A business proposal is a written document sent to a prospective client in order to obtain a specific job, they’re often used by B2B companies to win new business and may be either solicited or unsolicited.
Effective business proposals have an executive summary, key project details, and need a client signature.
Steps to follow in preparing a successful business proposal
1.Gather all the information you need
When a business opportunity becomes available, you’ll feel pressure to urge your proposal sent over as soon as possible.
While you may actually want to send it sooner than later, taking a while gather information about the client and project first will assist you craft a proposal that’s more likely to be accepted.
You would get the key elements to incorporate in your proposal and make a more accurate and effective proposal that leads to a closed deal.
For example, if a prospective client has multiple offices or locations, you may visit one of them before you’ll accurately assess the project, during this process, timing requires the proper balance: You don’t want to send a proposal prematurely—especially if you can’t accurately estimate costs—but you also don’t want to send it too late and be beaten out by the competition.
2.Define project scope and objective.
The first thing you would like to try to do before outlining the scope of your project is to define the target of your business proposal.
It’s important that you simply know and articulate your objective so you never lose sight of the rationale for writing the proposal.
This helps straighten your outline and your business proposal. it’s also an honest practice to state the target , either in your introduction or within the executive summary of your proposal.
Know the Objective of Your Business Proposal.
Before creating a proposal objective, ask yourself these questions:
- What is the purpose of the proposal?
- What are the needs or pain points of your prospect or customer?
- What problems are you solving with your products and services?
- How does your solution solve your customer’s or prospect’s problems?
Once you’ve answered these questions, create a proposal objective statement that’s centered around your customer’s or prospect’s needs.
3.Calculate your labor and cost.
You want to consider what proportion is the project cost—and what proportion to charge the client. Many businesses use an easy formula to estimate their labor costs:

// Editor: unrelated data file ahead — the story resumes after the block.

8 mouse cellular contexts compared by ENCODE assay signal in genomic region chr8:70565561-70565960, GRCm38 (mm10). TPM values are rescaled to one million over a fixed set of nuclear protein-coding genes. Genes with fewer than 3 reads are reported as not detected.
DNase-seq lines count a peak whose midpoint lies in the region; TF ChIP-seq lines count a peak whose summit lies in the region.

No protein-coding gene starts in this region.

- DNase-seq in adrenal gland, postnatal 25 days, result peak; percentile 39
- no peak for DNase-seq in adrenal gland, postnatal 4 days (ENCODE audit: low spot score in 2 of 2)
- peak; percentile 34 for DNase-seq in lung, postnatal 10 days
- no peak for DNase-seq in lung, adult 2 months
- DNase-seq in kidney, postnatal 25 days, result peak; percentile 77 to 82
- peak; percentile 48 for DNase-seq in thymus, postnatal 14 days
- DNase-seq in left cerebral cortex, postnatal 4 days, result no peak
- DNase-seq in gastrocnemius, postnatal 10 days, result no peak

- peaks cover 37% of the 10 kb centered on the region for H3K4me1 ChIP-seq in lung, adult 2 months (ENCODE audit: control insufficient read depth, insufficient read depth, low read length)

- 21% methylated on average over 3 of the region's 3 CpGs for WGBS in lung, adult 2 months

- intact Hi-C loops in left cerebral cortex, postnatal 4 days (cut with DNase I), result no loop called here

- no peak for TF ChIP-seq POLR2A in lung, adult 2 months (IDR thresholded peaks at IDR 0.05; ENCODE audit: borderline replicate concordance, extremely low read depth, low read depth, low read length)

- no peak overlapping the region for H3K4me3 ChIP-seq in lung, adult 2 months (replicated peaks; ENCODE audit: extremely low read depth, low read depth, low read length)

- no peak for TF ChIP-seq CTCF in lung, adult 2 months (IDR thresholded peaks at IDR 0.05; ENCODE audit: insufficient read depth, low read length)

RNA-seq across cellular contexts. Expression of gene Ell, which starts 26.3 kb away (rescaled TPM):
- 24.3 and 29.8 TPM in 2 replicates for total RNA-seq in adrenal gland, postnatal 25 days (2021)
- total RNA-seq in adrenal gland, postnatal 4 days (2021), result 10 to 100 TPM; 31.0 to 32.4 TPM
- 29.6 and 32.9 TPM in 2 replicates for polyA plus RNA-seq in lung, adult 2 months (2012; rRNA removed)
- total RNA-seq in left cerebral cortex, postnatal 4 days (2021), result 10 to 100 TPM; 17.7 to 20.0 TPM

Take a mental walk-through of the project and write down the realistic number of hours it’ll deem each task. Add this up, and multiply it by 1.5.
For example, if you estimate a project will take 15hours, write it down as 20hours in your proposal (20* 1.5 = 30).
Why overestimate? this is often because projects often have unforeseen twists and turns, and adding this overtime will help account for any potential obstacles and integrate a contingency budget.
Plus, if everything goes smoothly and you finish up below your estimated hours, you’ll always offer bonus work, or bill your client a lower amount. Both will end in delighted customers.
4.Start Drafting your Buisness Proposal
Now it’s time to start the proposal document. Proposals usually a loose formula. they begin with an introduction that summarises your business and therefore the project, followed by a body that goes into all the small print (including a pricing table, photos, and charts), and a conclusion that tells the customer the way to proceed.
Including the signature page, good business proposals should have between six and 7 sections.
Six sections you should include in your Buisness proposal:
You should start by introducing your mission and company in a way that relates to your clients need. You can add a short story about your brands character to gain clients trust.
Outline what makes your company different, your credentials and accomplishment
Your introduction should be brief and simple
- Executive summary
This is one of the most important segment in your proposal. Here you should tell your client why you are the right company for the job, give the reader the key message of the proposal focus on the decision you want the reader to reach after reading it.
Use a persuasive and factual Language.
Be definite on your proposal. Here is where you can answer all the, why and how questions. Add information on your logistics, pricing and scheduling.
You can also add testimonials of your previous client and link to your website. Here is also where you include the caveat about the type of work you can produce
Its one of the most important part of your proposal
After outlining the details of your proposal, lay emphasis again on the wonderful result your company can provide.
Conclude with a call to action that encourage the reader to visit your website or contact you for more information.
5. Edit your Buisness proposal.
After writing your proposal, proofread before sending to the prospect. If possible send it to someone else to read over, they might notice errors you may not see.
Make sure you pay attention to the length and tone of your proposal, make it short enough to read in a single sitting.
6. Send out your Buisness proposal and follow up.
In some cases it is best to send your email as an attachment, some businesses may require you to log into their portal and submit your proposal.
Following up with a client to give them a reminder and to answer questions is a key part of the proposal process.
Key questions to ask before writing a proposal:
1. Who are the buyers?
2. What is the pain point?
3. Is there a budget?
4. Is there a deadline?
5. What is your best solution to their problem?
6. What are the costs if the proposal is accepted?